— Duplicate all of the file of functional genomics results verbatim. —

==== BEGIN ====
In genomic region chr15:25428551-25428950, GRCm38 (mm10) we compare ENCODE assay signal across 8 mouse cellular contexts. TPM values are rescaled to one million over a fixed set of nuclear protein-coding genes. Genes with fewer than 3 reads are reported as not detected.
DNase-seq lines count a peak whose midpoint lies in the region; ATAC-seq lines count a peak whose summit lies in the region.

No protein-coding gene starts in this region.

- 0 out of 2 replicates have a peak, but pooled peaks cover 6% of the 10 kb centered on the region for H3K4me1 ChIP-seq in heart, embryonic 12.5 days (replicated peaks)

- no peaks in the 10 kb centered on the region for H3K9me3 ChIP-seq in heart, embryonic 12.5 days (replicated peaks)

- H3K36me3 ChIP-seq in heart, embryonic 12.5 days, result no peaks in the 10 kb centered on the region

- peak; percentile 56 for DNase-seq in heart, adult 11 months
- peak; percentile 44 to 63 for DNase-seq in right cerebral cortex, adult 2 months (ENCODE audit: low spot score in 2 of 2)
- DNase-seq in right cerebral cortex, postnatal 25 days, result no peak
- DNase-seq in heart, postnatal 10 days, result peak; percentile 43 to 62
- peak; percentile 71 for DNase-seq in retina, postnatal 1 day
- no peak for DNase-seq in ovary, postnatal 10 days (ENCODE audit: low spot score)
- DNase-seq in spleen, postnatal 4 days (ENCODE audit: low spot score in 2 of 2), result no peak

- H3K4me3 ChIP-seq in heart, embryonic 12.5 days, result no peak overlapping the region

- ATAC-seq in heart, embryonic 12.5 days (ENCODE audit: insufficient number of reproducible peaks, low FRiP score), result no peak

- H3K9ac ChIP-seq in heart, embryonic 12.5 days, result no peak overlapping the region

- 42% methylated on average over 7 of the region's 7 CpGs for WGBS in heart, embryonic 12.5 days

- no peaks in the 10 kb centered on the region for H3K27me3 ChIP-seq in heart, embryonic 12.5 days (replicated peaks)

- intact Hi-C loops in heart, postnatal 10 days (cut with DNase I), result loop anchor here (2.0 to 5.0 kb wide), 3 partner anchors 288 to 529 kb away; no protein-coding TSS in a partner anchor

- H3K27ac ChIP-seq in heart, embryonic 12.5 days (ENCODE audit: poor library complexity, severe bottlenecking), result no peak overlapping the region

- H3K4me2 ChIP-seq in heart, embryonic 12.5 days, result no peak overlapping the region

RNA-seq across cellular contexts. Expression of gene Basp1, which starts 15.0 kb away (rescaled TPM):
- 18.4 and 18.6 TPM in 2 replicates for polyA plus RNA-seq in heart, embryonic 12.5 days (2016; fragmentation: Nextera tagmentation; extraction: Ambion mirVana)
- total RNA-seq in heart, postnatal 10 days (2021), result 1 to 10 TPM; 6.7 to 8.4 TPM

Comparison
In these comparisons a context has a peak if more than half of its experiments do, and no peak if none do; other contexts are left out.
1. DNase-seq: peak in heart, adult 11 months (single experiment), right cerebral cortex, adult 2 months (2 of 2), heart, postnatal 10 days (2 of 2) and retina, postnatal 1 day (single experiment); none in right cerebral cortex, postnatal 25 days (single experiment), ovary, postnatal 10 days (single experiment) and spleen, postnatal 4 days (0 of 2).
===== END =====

In genomic region chr15:25428551-25428950, GRCm38 (mm10) we compare ENCODE assay signal across 8 mouse cellular contexts. TPM values are rescaled to one million over a fixed set of nuclear protein-coding genes. Genes with fewer than 3 reads are reported as not detected.
DNase-seq lines count a peak whose midpoint lies in the region; ATAC-seq lines count a peak whose summit lies in the region.

No protein-coding gene starts in this region.

- 0 out of 2 replicates have a peak, but pooled peaks cover 6% of the 10 kb centered on the region for H3K4me1 ChIP-seq in heart, embryonic 12.5 days (replicated peaks)

- no peaks in the 10 kb centered on the region for H3K9me3 ChIP-seq in heart, embryonic 12.5 days (replicated peaks)

- H3K36me3 ChIP-seq in heart, embryonic 12.5 days, result no peaks in the 10 kb centered on the region

- peak; percentile 56 for DNase-seq in heart, adult 11 months
- peak; percentile 44 to 63 for DNase-seq in right cerebral cortex, adult 2 months (ENCODE audit: low spot score in 2 of 2)
- DNase-seq in right cerebral cortex, postnatal 25 days, result no peak
- DNase-seq in heart, postnatal 10 days, result peak; percentile 43 to 62
- peak; percentile 71 for DNase-seq in retina, postnatal 1 day
- no peak for DNase-seq in ovary, postnatal 10 days (ENCODE audit: low spot score)
- DNase-seq in spleen, postnatal 4 days (ENCODE audit: low spot score in 2 of 2), result no peak

- H3K4me3 ChIP-seq in heart, embryonic 12.5 days, result no peak overlapping the region

- ATAC-seq in heart, embryonic 12.5 days (ENCODE audit: insufficient number of reproducible peaks, low FRiP score), result no peak

- H3K9ac ChIP-seq in heart, embryonic 12.5 days, result no peak overlapping the region

- 42% methylated on average over 7 of the region's 7 CpGs for WGBS in heart, embryonic 12.5 days

- no peaks in the 10 kb centered on the region for H3K27me3 ChIP-seq in heart, embryonic 12.5 days (replicated peaks)

- intact Hi-C loops in heart, postnatal 10 days (cut with DNase I), result loop anchor here (2.0 to 5.0 kb wide), 3 partner anchors 288 to 529 kb away; no protein-coding TSS in a partner anchor

- H3K27ac ChIP-seq in heart, embryonic 12.5 days (ENCODE audit: poor library complexity, severe bottlenecking), result no peak overlapping the region

- H3K4me2 ChIP-seq in heart, embryonic 12.5 days, result no peak overlapping the region

RNA-seq across cellular contexts. Expression of gene Basp1, which starts 15.0 kb away (rescaled TPM):
- 18.4 and 18.6 TPM in 2 replicates for polyA plus RNA-seq in heart, embryonic 12.5 days (2016; fragmentation: Nextera tagmentation; extraction: Ambion mirVana)
- total RNA-seq in heart, postnatal 10 days (2021), result 1 to 10 TPM; 6.7 to 8.4 TPM

Comparison
In these comparisons a context has a peak if more than half of its experiments do, and no peak if none do; other contexts are left out.
1. DNase-seq: peak in heart, adult 11 months (single experiment), right cerebral cortex, adult 2 months (2 of 2), heart, postnatal 10 days (2 of 2) and retina, postnatal 1 day (single experiment); none in right cerebral cortex, postnatal 25 days (single experiment), ovary, postnatal 10 days (single experiment) and spleen, postnatal 4 days (0 of 2).